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I found the breakfastboys in the hall this morning doing battle with a toy guitar and a plastic sword.'It's OK, mummy, we're fighting because we're Jewish Vikings' they informed me, before parrying off down the hallway and round the corner. My roots are in the West Highlands and the North East of Scotland, and my name suggests my roots are quite likely to be with the Vikings. In fact, if you saw the oldest breakfastboy you'd probably put money on it. Apparently though, just about everyone with vaguely Scandinavian looks likes to think they are a Viking, and people are always terribly disappointed when their DNA tests inform them that they are in fact not Vikings at all. So, who knows. Meanwhile, MrB's gang on his mum's side are Eastern European Jews. So, for my little Jewish Vikings, I decided to make some Challah with a twist (don't worry, it's not herring, not even soused herring) - my first attempt at a plaited bread. Also my first attempt at Challah.
Challah (or Chollah, or Hallah) is a celebration bread, and that seemed apt, as it was International Women's Day, so what better way to celebrate MrB's female line than a loaf of sweet honeyed and egged bread to tear apart and share. The plaits represent love, with all those entwined arms, so it's also perfect to eat with your loved ones. Say on Mothers' Day. Say.
So, to the twist. I saw this recipe in Deb Perelman's Smitten Kitchen Cookbook. You may know her blog about cooking in her New York kitchen, and now her cookbook is out in the UK. I've already made a couple of things from it and so far, they've all been hits.The black bean ragout smelled gorgeous all day as it was cooking in the slow cooker. I presented it to the breakfastboys with some trepidation - you know, vegetables, black, etc etc, but the eldest at least wolfed it down and even smallest BB managed a few mouthfuls.
Anyway, this is a challah whose ropes are filled with a paste made from figs and oranges. Not being Jewish myself, I have no qualms about messing with the traditional challah, and I love any kind of fruity bread. The orangy figginess is a real winner here. The link above will take you to the recipe on the blog. I was a bit anxious about the plaiting, but it wasn't nearly as hard as it looked in the pictures, and the fact that I managed to tear a couple of the ropes a bit didn't lead to major disaster either.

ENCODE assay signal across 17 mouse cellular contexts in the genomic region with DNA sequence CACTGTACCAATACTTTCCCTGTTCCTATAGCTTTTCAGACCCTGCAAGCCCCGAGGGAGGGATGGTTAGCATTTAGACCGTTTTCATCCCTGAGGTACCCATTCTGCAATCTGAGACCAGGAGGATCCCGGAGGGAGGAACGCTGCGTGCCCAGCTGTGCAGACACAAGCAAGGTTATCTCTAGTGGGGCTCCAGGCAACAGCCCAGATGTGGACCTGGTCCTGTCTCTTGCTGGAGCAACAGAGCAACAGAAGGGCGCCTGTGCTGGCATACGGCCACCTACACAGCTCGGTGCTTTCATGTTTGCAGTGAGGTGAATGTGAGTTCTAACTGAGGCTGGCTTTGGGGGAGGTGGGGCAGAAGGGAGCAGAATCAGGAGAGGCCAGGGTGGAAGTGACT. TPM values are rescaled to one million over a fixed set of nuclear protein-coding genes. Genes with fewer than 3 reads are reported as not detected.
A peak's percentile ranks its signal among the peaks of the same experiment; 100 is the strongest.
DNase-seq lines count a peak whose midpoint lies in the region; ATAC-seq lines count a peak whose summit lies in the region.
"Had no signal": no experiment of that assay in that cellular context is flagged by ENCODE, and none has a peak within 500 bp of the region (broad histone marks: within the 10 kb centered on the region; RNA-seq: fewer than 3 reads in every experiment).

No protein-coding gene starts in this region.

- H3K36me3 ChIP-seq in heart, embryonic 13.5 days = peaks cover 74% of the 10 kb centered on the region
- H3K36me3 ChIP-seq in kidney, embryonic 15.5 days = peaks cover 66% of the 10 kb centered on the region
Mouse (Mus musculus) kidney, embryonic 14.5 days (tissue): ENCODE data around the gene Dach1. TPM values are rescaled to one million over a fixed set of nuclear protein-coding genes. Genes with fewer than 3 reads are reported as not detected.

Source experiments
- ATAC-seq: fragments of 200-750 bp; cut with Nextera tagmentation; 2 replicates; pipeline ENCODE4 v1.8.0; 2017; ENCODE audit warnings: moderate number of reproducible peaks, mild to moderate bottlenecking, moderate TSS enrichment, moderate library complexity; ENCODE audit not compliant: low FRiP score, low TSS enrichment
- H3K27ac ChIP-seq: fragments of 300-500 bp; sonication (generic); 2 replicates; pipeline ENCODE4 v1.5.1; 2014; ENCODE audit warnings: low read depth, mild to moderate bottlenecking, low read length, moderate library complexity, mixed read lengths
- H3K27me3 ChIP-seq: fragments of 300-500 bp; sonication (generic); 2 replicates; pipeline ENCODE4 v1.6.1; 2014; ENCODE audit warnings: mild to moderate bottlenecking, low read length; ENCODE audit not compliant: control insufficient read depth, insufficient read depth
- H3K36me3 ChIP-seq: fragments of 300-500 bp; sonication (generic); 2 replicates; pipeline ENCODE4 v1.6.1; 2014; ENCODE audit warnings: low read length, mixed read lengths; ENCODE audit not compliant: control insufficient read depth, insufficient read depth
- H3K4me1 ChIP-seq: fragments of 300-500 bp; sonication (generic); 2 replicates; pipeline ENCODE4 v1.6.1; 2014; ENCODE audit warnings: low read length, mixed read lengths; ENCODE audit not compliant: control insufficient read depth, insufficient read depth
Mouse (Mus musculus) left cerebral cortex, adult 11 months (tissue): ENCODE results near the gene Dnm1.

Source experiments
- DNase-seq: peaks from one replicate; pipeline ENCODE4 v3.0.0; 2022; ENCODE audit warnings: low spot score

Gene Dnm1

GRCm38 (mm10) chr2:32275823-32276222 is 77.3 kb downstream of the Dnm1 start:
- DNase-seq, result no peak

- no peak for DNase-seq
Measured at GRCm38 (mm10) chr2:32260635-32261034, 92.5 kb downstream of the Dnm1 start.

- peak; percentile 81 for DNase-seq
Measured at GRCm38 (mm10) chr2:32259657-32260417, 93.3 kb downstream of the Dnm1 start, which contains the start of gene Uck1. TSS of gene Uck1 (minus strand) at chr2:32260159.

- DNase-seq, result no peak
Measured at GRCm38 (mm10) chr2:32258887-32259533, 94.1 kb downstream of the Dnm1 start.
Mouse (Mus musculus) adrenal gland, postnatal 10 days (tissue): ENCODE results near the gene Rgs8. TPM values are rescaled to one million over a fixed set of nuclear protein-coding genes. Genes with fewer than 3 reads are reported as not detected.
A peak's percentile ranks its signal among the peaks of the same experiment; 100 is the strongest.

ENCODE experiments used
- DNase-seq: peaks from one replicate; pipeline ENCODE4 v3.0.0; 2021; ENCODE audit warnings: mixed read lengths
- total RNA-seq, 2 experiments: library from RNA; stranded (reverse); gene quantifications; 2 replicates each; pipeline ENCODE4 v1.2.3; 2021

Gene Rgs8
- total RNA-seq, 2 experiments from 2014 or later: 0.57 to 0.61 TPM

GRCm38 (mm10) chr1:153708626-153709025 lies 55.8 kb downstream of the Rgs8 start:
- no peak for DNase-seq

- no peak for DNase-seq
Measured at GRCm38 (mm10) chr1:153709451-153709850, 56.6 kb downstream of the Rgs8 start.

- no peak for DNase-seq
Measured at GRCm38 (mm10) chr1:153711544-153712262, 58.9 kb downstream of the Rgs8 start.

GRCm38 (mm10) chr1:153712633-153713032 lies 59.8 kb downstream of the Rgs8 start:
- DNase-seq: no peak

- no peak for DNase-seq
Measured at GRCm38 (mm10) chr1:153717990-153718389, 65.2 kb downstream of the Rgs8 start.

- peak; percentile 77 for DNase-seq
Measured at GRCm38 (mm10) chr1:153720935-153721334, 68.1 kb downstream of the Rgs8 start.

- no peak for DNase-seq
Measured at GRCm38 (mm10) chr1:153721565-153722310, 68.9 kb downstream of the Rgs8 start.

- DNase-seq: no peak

Although figs are most definitnely not a Viking kinda fruit (although apparently they got as far south as North Africa in their roamings, so perhaps they were partial to a fig or two), the act of rolling the paste into the bread dough put me in mind of those fig roll biscuits that we ate as kids. Yum. I managed to squash it a bit by turning it upside down in the oven at the end to make sure the bottom was cooked, so the plaits are not as impressive as they were when it went into the oven. But I'm still pleased with the result. It smells divine and tastes great too.
The figgy paste could be used in lots of other things I think - buns and possibly biscuits of some sort - the recollection of fig roll biscuits makes me wonder about some sort of figgy shortbready thing. Will have to put my thinking cap on.
Deb Perelman says that any leftovers make great French toast, but I'm thinking that a suitably Viking (or at least British) take on that might be to use the leftovers to make a bread and butter pudding. What do you think? Orangy, figgy, bread and butter pud with a nice creamy custard, perhaps with a hint of orange too. What's not to like there? That will of course, require us to not eat the whole lot before I get to that point, so don't hold your breath. I'll be back with a recipe if I get that far...